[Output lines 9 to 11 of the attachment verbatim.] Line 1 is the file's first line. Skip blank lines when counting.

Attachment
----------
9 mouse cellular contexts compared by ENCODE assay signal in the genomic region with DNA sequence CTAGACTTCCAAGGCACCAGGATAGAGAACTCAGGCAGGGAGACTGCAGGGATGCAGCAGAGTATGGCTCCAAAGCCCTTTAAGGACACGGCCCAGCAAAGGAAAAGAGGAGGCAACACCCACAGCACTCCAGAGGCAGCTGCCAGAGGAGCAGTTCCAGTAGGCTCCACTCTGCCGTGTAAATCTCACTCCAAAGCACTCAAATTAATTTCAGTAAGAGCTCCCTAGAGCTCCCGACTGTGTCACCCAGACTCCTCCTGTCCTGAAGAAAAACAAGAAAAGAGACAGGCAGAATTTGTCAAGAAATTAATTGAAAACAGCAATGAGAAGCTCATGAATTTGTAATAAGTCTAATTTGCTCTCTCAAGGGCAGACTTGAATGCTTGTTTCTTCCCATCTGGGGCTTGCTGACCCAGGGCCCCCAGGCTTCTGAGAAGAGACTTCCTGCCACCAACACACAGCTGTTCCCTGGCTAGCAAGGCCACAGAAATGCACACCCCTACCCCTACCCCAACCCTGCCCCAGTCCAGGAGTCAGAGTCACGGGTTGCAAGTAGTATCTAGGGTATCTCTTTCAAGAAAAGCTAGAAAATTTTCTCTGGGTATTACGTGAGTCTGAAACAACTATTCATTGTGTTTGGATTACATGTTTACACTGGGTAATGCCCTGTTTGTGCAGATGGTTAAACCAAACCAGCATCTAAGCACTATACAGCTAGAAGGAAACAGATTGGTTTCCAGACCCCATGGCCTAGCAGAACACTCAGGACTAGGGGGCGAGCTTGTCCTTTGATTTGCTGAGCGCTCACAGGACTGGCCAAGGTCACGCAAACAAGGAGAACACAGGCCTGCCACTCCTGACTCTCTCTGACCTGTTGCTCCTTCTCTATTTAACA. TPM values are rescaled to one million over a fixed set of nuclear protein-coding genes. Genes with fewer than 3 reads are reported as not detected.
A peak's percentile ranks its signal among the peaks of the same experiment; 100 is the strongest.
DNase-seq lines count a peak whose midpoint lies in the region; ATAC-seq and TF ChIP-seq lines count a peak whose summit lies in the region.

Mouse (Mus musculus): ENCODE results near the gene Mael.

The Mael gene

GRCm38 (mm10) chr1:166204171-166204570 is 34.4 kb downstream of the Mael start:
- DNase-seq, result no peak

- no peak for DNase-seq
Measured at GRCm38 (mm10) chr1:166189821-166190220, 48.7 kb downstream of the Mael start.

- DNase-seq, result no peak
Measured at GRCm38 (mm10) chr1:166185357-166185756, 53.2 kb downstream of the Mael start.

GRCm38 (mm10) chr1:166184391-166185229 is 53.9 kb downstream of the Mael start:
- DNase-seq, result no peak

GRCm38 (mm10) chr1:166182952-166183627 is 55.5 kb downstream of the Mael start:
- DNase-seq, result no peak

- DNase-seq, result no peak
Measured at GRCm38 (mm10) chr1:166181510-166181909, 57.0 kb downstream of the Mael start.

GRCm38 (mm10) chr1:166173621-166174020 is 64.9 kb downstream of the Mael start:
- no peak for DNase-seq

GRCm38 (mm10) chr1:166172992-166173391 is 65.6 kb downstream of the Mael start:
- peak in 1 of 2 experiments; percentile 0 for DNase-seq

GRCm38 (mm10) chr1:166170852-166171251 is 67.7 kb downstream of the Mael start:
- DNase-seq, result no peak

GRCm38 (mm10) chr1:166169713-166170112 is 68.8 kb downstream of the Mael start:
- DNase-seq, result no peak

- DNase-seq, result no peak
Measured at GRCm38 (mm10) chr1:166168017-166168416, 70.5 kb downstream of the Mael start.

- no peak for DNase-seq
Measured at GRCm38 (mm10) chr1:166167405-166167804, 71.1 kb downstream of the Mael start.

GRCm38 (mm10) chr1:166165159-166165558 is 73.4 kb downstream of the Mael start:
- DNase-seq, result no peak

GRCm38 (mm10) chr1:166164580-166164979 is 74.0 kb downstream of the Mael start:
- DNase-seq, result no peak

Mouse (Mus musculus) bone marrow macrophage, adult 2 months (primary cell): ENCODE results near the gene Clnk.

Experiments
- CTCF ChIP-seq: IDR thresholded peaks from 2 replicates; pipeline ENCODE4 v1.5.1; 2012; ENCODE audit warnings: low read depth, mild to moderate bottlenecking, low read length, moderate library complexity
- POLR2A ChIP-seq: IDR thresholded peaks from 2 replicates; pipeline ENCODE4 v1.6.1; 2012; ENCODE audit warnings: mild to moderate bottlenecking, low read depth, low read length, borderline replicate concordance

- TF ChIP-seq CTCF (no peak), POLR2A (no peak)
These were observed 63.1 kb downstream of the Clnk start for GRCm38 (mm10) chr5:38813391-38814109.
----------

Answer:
Measured at GRCm38 (mm10) chr1:166189821-166190220, 48.7 kb downstream of the Mael start.

- DNase-seq, result no peak
Measured at GRCm38 (mm10) chr1:166185357-166185756, 53.2 kb downstream of the Mael start.